Design for an Integrated Closed-Loop System for Carbon Dioxide Removal Using Diglycolamine



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2024 International Conference on Environmnetal Systems


Crewed Space missions require maintaining a safe environment that can both sustain a breathable atmosphere and remove airborne pollutants. Carbon dioxide (CO2), while not toxic in low concentrations, accumulates as crew members respire and can eventually affect the crew's health. Therefore, a system to constantly remove CO2 buildup is necessary for long-term missions. Currently, the prevailing method used to capture, transfer, and remove CO2 from air in submarines and industrial flue gas utilizes the liquid sorbent monoethanolamine. Diglycolamine (DGA) is an alternate primary amine that has similar performance with less volatility. DGA is currently being studied at Ames Research Center as the primary candidate for the operation of the sub-scale liquid amine CO2 removal test stand. The test stand is used to investigate liquid flow and liquid/gas interfaces for a system designed for both microgravity and surface applications. The test stand includes a wedge tray design that utilizes capillary action to contain DGA while allowing gas-liquid surface interaction for CO2 transfer. Trays using this wedge design are placed in a contactor unit to remove CO2 from the air stream as well as a degasser unit to regenerate the DGA. A capillary condensing heat exchanger to recapture water evaporated in the degasser unit is also incorporated. Nominal operating conditions for the contactor are an air flow rate of 26 SCFM enriched with pure CO2 to a concentration of 2600 ppm and a liquid mixture of 65/35vol% DGA/H2O flowing at a rate of 0.65 mL/min, while the degasser is operated at 100?C under slight vacuum. Integrated closed-loop operation yielded a final CO2 flux of 0.946 kg/m2/day and a total CO2 capture of 0.192 kg/day. All sub-assemblies in the system can be improved to increase the overall CO2 capture performance.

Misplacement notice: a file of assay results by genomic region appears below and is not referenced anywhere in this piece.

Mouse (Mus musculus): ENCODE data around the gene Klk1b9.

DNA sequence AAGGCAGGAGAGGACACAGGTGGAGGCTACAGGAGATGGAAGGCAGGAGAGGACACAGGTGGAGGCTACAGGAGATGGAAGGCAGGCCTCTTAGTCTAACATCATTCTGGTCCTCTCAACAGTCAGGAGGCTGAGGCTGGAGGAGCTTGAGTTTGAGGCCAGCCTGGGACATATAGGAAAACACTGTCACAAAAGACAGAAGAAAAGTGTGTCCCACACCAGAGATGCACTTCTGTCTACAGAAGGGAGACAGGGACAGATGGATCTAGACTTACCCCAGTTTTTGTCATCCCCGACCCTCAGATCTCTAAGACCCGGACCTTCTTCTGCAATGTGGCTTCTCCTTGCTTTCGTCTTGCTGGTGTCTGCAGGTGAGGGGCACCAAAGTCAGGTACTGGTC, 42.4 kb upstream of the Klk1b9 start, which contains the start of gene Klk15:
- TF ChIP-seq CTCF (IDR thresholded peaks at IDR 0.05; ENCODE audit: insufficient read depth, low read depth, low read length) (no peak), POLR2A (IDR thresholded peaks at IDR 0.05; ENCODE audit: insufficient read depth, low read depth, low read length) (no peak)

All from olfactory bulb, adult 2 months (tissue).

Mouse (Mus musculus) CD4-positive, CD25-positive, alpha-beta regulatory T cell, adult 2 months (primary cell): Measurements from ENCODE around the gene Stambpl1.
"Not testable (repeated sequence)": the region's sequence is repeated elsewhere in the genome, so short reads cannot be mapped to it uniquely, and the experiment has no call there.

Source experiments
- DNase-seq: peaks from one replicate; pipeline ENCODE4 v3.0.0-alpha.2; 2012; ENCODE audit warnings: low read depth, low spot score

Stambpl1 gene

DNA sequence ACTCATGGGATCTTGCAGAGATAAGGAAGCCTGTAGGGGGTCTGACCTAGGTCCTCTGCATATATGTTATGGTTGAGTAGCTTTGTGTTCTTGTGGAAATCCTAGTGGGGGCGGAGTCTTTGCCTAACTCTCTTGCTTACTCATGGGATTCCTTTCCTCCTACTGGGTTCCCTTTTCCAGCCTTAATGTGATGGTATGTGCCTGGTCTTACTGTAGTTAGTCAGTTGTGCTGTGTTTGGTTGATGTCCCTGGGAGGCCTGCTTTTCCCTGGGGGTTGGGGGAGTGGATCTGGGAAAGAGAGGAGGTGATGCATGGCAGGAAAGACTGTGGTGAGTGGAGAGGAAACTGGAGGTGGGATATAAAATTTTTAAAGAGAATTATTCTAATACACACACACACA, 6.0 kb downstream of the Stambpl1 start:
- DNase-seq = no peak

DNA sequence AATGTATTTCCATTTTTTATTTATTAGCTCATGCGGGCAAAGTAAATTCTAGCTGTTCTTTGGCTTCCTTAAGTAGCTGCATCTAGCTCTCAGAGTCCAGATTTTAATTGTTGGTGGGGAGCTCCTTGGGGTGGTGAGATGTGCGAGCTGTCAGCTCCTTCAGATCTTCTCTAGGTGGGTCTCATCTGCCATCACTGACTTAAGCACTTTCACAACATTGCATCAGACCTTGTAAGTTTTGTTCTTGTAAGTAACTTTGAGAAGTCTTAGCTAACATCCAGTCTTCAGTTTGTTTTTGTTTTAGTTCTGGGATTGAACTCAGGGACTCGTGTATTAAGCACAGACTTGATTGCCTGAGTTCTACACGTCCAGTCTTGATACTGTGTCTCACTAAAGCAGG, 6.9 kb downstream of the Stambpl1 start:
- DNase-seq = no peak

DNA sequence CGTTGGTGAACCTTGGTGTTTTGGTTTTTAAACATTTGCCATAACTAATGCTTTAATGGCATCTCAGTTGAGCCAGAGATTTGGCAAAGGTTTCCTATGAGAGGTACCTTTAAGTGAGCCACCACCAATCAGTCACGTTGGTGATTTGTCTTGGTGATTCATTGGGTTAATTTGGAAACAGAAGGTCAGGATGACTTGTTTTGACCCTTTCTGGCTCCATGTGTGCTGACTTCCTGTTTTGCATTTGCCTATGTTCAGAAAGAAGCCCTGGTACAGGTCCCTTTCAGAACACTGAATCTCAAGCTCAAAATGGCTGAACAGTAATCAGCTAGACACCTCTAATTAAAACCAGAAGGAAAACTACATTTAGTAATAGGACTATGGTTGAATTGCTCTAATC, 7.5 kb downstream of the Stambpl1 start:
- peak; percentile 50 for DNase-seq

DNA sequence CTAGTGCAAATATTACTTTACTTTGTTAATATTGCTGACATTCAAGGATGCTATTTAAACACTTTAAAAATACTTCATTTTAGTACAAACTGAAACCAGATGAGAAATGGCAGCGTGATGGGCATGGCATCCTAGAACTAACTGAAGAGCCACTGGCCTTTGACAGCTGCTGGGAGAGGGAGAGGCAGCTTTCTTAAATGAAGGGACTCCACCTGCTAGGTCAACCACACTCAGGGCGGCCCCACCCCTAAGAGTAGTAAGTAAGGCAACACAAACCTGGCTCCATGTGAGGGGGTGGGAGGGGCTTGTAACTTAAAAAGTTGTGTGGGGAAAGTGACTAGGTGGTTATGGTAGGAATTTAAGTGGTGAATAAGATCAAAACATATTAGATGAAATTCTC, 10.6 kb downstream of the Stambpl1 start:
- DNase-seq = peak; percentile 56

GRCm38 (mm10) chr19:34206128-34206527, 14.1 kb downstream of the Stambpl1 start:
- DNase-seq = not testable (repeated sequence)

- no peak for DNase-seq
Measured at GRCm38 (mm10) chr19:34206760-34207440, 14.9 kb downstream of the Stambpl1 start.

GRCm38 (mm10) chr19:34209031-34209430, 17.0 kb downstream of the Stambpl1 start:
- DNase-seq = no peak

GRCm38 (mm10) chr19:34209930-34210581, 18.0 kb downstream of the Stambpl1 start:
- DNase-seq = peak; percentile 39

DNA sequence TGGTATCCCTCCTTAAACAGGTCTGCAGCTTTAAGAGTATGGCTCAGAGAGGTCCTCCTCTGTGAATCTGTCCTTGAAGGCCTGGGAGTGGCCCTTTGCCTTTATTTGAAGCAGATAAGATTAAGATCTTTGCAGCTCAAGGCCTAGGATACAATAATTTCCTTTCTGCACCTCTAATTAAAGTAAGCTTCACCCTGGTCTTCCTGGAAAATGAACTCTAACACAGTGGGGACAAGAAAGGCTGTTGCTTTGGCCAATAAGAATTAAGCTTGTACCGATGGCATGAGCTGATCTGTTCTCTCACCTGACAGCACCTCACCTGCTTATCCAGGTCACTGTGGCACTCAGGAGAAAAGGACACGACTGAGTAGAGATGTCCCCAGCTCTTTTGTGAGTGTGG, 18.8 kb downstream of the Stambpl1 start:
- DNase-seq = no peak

Adrian Cortez,Barrios Technology Inc., NASA Ames Research Center, USA
Tiago Costa, KBR, NASA Ames Research Center, USA
Marian Alcid, NASA Ames Research Center, USA
Grace Belancik, NASA Ames Research Center, USA
ICES306: Physico-Chemical Life Support - Air Revitalization Systems - Carbon Dioxide Removal - Technology and Process Development
The 53rd International Conference on Environmental Systems was held in Louisville, Kentucky, USA, on 21 July 2024 through 25 July 2024.


CO2, carbon dioxide, CO2 removal, liquid amine, wedge, DGA, diglycolamine, Air revitalization, liquid sorbent, AMES, ARC, NASA